Jicaino, I would be grateful if you have any close-up photos you could post of cases (out of the hundreds that you've had in your hands) that you know are original to the horn from the 1950's and 1960's. I borrowed this idea of trying to guestimate a horn based on original case hardware/construction from a few professional luthiers that I have spoken with over the years. Those guys are incredibly good at getting in the ball park based on the case construction and hardware, and it's something that they have to resort to once in a while. I can absolutely promise you that my case is not from the 1960's. It may be from the 1950's. I honestly don't know if it's from the 1940's.

Basically, just take a long hard look at your case hardware/locks/clasps/stitching if you have one of each from the 30's, 40's, 50's, 60's. Cool?

You will never, ever, ever, ever find a case that has a badge like this from the 1960's: http://www.facebook.com/photo.php?f...&type=1&theater&pid=595555&id=100000812259222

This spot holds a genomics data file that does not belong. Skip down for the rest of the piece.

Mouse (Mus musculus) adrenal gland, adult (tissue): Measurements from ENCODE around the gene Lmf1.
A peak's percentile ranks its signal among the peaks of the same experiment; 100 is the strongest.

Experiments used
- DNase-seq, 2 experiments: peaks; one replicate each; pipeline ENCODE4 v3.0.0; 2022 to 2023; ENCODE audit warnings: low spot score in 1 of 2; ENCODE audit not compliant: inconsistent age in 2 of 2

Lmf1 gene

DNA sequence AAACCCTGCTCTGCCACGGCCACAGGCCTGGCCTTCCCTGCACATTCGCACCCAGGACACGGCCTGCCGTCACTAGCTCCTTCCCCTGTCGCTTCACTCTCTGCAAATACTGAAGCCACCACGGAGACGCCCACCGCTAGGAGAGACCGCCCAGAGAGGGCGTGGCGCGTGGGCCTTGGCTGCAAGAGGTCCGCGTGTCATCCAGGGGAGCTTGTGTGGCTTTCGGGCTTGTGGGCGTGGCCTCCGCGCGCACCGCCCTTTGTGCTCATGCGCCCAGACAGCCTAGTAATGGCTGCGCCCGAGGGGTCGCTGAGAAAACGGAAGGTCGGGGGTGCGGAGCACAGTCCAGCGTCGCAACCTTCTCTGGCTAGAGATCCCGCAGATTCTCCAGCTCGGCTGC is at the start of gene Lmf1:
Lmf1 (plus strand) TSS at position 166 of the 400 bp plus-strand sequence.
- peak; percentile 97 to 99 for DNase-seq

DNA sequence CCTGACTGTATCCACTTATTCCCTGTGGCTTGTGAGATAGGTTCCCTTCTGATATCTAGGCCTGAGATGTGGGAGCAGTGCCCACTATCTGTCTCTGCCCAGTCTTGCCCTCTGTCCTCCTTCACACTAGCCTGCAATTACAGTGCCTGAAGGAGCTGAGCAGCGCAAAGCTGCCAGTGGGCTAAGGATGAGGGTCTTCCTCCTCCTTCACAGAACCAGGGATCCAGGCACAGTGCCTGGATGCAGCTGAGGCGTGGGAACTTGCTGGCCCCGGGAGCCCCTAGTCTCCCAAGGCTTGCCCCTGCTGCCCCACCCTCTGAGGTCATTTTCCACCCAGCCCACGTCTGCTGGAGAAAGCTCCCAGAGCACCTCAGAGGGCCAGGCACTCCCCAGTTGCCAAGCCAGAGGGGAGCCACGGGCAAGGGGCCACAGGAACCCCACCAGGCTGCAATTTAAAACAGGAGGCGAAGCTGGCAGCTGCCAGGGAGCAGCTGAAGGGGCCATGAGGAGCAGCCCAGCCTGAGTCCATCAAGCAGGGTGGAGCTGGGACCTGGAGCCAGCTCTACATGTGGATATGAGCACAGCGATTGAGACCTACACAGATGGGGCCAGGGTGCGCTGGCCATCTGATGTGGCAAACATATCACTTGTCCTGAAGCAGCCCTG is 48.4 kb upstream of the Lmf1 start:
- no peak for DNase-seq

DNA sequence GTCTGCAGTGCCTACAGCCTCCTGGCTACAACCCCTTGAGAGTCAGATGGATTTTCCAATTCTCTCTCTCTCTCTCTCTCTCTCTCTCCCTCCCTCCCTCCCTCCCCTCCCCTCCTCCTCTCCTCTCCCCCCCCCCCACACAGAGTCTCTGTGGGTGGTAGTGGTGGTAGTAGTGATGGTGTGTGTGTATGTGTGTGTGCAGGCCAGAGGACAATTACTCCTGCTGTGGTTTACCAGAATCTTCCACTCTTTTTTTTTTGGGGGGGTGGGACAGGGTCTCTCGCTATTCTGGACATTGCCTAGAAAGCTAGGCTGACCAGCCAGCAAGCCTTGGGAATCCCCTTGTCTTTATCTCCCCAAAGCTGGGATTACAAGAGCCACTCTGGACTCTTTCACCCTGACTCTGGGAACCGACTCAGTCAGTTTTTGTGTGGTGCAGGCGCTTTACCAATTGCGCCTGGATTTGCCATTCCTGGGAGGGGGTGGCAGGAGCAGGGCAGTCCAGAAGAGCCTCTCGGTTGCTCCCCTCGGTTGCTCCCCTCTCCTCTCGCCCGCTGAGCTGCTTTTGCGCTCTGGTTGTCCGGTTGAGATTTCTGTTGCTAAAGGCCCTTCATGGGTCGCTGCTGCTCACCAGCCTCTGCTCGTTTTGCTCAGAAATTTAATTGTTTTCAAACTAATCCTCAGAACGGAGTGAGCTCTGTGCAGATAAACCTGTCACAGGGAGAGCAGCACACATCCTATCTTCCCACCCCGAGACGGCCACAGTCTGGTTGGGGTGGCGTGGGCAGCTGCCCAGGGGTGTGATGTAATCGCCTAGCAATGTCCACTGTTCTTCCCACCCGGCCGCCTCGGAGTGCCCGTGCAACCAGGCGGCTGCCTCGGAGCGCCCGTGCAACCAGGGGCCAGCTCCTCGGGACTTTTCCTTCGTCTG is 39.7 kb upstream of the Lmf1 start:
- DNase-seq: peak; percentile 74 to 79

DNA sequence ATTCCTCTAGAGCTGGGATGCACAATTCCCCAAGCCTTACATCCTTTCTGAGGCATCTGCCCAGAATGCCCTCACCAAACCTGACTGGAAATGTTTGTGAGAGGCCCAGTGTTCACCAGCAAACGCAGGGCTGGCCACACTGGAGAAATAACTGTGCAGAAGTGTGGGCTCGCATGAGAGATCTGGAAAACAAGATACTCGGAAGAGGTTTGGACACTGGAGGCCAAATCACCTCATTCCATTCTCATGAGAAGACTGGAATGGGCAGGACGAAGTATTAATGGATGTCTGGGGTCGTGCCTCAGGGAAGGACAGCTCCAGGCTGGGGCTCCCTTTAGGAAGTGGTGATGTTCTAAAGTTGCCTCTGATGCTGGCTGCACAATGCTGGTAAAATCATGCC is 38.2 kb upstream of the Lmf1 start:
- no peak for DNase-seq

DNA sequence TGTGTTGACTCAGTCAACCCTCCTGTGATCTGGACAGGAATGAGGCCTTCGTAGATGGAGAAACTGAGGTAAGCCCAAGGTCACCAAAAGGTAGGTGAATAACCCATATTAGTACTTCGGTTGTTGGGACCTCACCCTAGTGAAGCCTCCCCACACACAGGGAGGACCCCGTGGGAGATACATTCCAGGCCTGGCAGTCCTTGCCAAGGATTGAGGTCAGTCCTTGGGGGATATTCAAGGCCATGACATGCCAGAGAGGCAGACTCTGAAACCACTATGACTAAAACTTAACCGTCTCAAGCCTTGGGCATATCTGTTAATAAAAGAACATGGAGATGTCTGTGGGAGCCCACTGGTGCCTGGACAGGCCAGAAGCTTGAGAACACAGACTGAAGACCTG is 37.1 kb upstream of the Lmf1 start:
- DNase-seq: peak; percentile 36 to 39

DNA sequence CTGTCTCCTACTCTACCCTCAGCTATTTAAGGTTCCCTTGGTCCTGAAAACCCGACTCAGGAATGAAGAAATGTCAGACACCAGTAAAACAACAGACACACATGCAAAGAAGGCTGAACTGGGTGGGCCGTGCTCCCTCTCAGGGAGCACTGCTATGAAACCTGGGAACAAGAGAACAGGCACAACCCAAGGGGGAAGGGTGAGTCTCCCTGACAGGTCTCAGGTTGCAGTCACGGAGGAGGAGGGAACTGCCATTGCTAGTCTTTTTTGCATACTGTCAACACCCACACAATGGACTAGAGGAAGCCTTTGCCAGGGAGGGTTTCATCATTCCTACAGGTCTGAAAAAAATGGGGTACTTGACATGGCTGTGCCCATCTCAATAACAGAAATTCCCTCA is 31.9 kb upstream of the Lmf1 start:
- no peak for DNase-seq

This 1951 badge is nearly identical:
http://cgi.ebay.com/ws/eBayISAPI.dll?ViewItem&item=130561836839&ssPageName=ADME:B:WNA:US:1123

(I notice that you are in S. America and I don't know if you're from the USA or not, but this style of art/logo would have been considered EXTREMELY "Square" or "Uncool" to a young music student in the 1960's because "modern" was the in thing. Also, The type face/font of the letters is exactly the same as what Buescher used in the 1940's-early 50's and is nothing like the 60's font on all Buescher cases)
 

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I don't have much to add here, but several 30A and 20A stencils that I've owned or had my hands on could be dated to the mid 1950's. Some of the instrument companies like F.E. Olds used serial numbers on stencils that can be accurately dated.